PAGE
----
"Bayou Bill" Scifres
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Hoosier National Forest Land and Resource Management Proposals
Copyright © 2005 by Bill Scifres

Folks at the Hoosier National Forest have decided to revamp the plan for managing the roughly 200,000 aces of hardwood hills country with the notion of diversifying their tactics.

Shucks, they may even revive the age-old conservation concept of using the timber resource, a k a timber harvest, to create much-needed habitat for ruffed grouse, a gentlemanly game bird that has taken its lumps as tree cutting has been phased out to appease the tree-hugging contingent.

The Hoosier National (HN), by far the largest tract of public trust in Indiana, will stage three public meetings this week to introduce five proposals for revising its land and resource management plan.

The meetings are scheduled for Tuesday, May 10, at the Morgan County Fairgrounds, Martinsville; Wednesday, May 11, at the Orange County Community Center at Paoli, and Thursday, May 12, at the Fulton Hill Community Center at Troy (west of Tell City in Spencer County). Each of the meetings is scheduled for 5:30 to 8:30 p.m.

At these meetings, Hoosier National personnel will explain five proposed management plans for the federal holdings. There will be no recorder present to preserve vocal comments. The meetings are intended to provide information to help those who would like to make written comments on the proposed plans.

Those who can’t be present for the meetings will find the proposals at various public libraries around the state, or on the Forest Service website: www.fs.fed.us/r9hoosier/forestplaninfo.htm.

Comments on the plans must include the name and address of the person involved, and should be relevant to the proposed plans. They should be sent to Judi Perez, Hoosier National Forest, 811 Constitution Avenue, Bedford, IN 44721. 

Here is a thumbnail sketch for each of the five proposals as seen by a Ruffed Grouse Society biologist:

  • Proposal 1: Continue current (since 1991) operational and policy concepts. Currently only 33 percent of the Hoosier National is open to timbering and this is blamed by many conservationists for the rack and ruin of grouse populations. [It is interesting to note that from 1978 to 1985 the Hoosier National produced an average of nine-million board feet of lumber per year. From 1993 to 2003 HN produced an average of one-million board feet.]
  • Proposal 2: Represents a preservationist policy for the HN and would permit only custodial management necessary to provide for federally-threatened and endangered species.
  • Proposal 3: Would offer timbering on 55 percent of the HN and would include a 13,000-acre successional management unit (good habitat for ruffed grouse and numerous other wildlife species). This option would include development of an all-terrain vehicle (ATV) trail system.
  • Proposal 4: Similar to Proposal 3, but without the ATV trails.
  • Proposal 5: This is HN’s preferred plan. It is similar to the current management plan, but it includes the 13,000-acre early successional feature and would increase the area open to timbering to 41 percent. The early successional unit would be located in the Tell City area.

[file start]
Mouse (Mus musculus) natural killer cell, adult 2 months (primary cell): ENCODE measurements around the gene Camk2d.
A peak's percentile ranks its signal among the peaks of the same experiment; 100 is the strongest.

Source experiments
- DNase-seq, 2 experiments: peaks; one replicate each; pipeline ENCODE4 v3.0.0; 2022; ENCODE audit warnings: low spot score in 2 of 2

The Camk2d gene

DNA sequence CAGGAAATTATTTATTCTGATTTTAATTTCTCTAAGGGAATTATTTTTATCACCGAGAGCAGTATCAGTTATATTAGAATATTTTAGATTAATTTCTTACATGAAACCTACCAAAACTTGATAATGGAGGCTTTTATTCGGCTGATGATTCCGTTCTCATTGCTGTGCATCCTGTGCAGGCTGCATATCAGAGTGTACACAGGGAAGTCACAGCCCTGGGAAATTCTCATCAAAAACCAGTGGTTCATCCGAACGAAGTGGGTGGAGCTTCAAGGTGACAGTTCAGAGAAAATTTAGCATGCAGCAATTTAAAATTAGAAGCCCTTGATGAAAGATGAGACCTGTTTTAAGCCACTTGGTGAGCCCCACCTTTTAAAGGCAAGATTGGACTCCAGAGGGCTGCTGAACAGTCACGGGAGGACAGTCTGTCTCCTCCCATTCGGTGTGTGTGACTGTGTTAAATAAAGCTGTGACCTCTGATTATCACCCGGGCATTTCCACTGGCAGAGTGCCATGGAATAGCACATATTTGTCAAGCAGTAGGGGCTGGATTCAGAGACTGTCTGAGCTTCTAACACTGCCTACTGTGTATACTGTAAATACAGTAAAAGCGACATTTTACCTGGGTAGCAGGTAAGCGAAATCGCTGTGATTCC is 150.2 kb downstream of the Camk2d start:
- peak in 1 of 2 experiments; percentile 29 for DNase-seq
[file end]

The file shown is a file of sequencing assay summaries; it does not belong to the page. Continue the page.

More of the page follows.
Bill Hunyadi, regional biologist for the Ruffed Grouse Society, likes Proposal 4 best, Proposal 3 second. He points out that the preferred plan usually is instituted, and suggests, among other things, that the timbering base be upped to 55 percent.

Incidentally, the nosedive of ruffed grouse populations in Indiana (for all practical purposes the HN), started in 1983, two years before the ill-starred management plan became effective,

Thus, lovers of Ole Ruff cannot place all of the blame for this darling of Hoosier game birds on provisions of the ‘85 management plan. The rise and fall of grouse populations is impacted by cyclic trends that are common to the species.

But while the resulting moratorium on timbering is not blamed for dwindling grouse populations, conservationists and biologists waste little time in blaming the management plan for not providing early successional habitat to help stem the collapse of the species.

Nearly all of the hardwood timbering in the HN since 1985 has been to salvage storm-damaged areas, conservationists say, adding that while such operations can/has created some grouse habitat, it a far cry from clear-cuts provided by timber sales.

“There hasn’t been a hardwood timber sale not associated with a salvage operation on the Hoosier National Forest for more than 20 years,” one conservationist told me as this column was being researched. “We can hope that a new management plan will include hardwood timber sales . . . “

Click on thubnail image for enlarged view.

grouse.jpg (30702 bytes)
The ruffed grouse, once plentiful in the Hoosier National Forest, is said by the DNR to be at its lowest ebb in 27 years in Indiana.  (Bayou Bill Photo)


All columns, essays, and photos are copyrighted by Bill Scifres and may not be reproduced in any form without prior permission from the author.  For reproduction permission and media usage fees, contact: Bill Scifres, 6420 East 116th Street, Fishers, IN 46038, E-mail: billscifres@aol.com

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